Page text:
The crew of the International Space Station recently took delivery of a case of wine. A full dozen bottles of delicious red wine traveled from Earth, through the atmosphere, and ended up at the orbiting laboratory where six scientists have to let it sit for a year before sending it back. They can’t drink it, which is a bummer, but the experiment aims to reveal how space radiation and low gravity might change the makeup and flavor of the wine.

It got me thinking: Who is going to be the first human to eat a vegetable grown on the surface of another world?

Imagine being the first human to discover the existence of eggplants. The earliest documentation noting the existence of the eggplant dates back many centuries, and it’s unknown whether it first originated in Africa or India, but either is equally likely. But what about that first person who decided to take a bite of it, or any wild vegetable for that matter?

Did they see it, think it looked tasty, and dive in? Did they observe animals eating it and assume it to be safe? Did a village of ancient peoples hold a vote to decide who would be the guinea pig? We don’t know, and probably never will, but as we begin to explore our Solar System and eventually send crewed missions to Mars and perhaps beyond, those brave travelers will need food, and it would make sense to grow that food on location, if possible.

Scientists here on Earth have been experimenting with analogs of Martian soil to determine what might grow there. There are a number of candidates, including potatoes, and it’s entirely possible that we’ll one day be growing crops somewhere other than Earth. That’s exciting, but just as with the wine experiment, we’re not entirely sure how something like a Mars potato might differ from an Earth potato.

The surface of Mars is bombarded with significantly more radiation than we have to deal with here on Earth. This is the result of Mars losing much of its atmosphere and a much weaker magnetic field. If we were to grow potatoes on the surface, even within something like a heated glass dome where we can control many variables, we really have no idea how the plant might react or how different the vegetables it produces might be.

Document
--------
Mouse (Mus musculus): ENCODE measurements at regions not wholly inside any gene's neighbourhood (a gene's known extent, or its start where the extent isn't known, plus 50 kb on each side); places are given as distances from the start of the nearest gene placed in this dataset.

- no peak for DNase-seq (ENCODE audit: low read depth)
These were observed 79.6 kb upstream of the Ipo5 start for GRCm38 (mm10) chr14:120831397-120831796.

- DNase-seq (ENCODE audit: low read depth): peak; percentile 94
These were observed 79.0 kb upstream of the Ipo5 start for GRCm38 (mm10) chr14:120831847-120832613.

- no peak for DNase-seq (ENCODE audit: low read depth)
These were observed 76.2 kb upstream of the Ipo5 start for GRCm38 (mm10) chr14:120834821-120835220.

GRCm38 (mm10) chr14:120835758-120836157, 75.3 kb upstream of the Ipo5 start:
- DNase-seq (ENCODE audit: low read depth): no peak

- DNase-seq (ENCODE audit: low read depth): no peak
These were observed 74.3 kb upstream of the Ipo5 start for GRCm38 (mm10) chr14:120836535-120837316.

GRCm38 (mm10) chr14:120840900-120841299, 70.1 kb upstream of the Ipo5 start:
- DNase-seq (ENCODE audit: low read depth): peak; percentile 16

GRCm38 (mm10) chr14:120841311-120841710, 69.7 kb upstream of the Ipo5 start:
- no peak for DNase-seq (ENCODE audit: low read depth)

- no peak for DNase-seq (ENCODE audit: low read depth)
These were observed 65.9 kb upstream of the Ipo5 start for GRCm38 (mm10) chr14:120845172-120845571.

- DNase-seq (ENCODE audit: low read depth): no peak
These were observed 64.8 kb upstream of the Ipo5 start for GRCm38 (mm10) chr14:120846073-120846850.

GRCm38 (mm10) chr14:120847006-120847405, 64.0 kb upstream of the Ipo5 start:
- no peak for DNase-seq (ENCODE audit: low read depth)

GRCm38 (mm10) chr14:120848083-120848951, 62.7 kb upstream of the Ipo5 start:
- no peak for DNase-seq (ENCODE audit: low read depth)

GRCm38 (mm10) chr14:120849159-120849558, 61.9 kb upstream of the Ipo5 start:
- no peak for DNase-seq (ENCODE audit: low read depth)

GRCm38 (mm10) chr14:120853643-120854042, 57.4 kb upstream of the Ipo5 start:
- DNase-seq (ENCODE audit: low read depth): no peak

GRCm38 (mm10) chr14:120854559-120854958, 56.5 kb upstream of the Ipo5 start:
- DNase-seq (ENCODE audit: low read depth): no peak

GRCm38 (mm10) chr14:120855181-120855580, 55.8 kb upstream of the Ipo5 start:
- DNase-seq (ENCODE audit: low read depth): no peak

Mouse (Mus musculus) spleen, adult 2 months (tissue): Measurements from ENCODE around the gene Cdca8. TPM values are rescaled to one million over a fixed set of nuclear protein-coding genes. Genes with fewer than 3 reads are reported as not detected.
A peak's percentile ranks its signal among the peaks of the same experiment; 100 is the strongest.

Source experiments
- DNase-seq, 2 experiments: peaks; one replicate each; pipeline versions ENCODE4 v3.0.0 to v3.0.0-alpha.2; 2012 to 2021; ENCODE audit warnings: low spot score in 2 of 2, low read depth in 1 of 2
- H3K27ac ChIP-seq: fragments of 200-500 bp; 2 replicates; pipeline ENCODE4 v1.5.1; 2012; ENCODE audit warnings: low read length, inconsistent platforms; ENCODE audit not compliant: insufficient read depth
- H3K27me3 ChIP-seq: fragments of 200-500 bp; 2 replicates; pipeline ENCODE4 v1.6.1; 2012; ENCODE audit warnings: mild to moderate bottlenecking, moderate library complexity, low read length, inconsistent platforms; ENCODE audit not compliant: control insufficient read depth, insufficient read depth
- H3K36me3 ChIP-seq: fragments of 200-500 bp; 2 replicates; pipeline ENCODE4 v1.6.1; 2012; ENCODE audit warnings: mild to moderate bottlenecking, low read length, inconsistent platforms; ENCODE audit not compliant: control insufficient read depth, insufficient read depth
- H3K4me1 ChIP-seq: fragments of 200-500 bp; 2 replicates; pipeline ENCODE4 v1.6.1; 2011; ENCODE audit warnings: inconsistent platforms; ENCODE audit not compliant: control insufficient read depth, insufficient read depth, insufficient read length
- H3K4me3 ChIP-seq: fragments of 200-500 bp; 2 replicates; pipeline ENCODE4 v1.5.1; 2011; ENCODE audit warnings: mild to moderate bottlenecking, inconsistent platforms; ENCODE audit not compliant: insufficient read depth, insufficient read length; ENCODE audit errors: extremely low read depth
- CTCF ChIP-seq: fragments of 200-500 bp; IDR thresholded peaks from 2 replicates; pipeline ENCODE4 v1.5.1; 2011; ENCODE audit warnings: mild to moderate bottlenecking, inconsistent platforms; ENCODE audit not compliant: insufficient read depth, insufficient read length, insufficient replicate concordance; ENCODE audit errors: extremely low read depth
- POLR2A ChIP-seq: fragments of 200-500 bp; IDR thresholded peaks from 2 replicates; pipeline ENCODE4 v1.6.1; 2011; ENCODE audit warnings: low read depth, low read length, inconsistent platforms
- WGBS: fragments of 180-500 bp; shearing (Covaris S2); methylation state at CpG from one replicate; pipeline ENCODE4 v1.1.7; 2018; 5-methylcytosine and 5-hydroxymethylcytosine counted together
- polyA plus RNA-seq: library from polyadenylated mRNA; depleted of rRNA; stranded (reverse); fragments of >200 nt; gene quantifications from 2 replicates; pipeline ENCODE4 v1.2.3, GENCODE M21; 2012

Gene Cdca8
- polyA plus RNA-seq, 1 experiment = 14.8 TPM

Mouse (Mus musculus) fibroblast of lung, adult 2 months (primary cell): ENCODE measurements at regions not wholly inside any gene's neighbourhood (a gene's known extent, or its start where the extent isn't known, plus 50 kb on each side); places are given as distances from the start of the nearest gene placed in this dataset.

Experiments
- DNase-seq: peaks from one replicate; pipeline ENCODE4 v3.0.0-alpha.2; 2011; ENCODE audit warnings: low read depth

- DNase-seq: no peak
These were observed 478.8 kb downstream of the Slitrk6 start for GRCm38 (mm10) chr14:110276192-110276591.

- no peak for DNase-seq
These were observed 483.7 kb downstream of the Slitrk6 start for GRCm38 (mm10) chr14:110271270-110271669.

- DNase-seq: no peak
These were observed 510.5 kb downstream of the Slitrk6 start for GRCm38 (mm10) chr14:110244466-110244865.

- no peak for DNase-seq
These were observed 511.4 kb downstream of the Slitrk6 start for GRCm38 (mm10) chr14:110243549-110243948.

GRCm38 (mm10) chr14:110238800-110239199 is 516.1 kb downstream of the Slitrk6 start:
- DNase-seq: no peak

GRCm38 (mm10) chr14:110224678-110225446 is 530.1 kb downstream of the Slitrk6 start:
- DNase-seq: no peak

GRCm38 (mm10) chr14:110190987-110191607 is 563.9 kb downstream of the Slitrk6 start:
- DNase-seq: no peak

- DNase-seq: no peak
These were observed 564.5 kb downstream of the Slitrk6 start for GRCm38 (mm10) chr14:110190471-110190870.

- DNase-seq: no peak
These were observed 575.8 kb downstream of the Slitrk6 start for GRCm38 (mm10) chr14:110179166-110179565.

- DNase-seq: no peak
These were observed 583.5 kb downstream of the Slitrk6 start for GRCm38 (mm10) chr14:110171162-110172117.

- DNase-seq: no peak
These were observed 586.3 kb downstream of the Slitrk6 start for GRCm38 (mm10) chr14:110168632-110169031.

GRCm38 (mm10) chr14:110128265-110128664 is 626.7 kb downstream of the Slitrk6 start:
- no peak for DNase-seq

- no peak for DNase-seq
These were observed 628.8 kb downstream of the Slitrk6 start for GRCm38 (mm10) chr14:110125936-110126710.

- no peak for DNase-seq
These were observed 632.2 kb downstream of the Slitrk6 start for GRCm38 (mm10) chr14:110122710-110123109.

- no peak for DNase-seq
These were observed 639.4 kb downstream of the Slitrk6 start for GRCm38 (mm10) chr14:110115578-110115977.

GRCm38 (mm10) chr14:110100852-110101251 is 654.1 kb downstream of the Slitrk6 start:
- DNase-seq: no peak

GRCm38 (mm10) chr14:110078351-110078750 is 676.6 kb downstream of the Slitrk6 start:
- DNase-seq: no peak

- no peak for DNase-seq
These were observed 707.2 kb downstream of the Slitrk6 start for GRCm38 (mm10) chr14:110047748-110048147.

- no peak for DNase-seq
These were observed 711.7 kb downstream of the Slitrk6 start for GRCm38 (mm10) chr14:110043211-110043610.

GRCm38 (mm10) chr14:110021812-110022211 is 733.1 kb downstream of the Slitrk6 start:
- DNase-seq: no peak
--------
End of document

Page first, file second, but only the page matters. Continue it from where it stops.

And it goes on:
NASA has even sponsored research that seeks to genetically modify plants before they are sent to the Red Planet, hoping to make them more compatible with the conditions they’ll ultimately be forced to grow in. This, the researchers hope, will be a step toward Mars-friendly crops that can grow for generations.

If we look even farther into the future — and make a few totally unwarranted assumptions about our ability to discover and then travel to exoplanets where life is already thriving — the question of food becomes even more complex. In a hypothetical future where a manned mission lands on an alien world already filled with its own unique plants and animals, what do we eat?

Such a future assumes incredible technological advancements, and perhaps a quick scan from a magical handheld device could warn deep-space travelers to the dangers of a poisonous plant they’ve never seen before. But even then, if science says that weird blue tomato in your hand is safe, would you be willing to take the first bite of a truly alien veggie?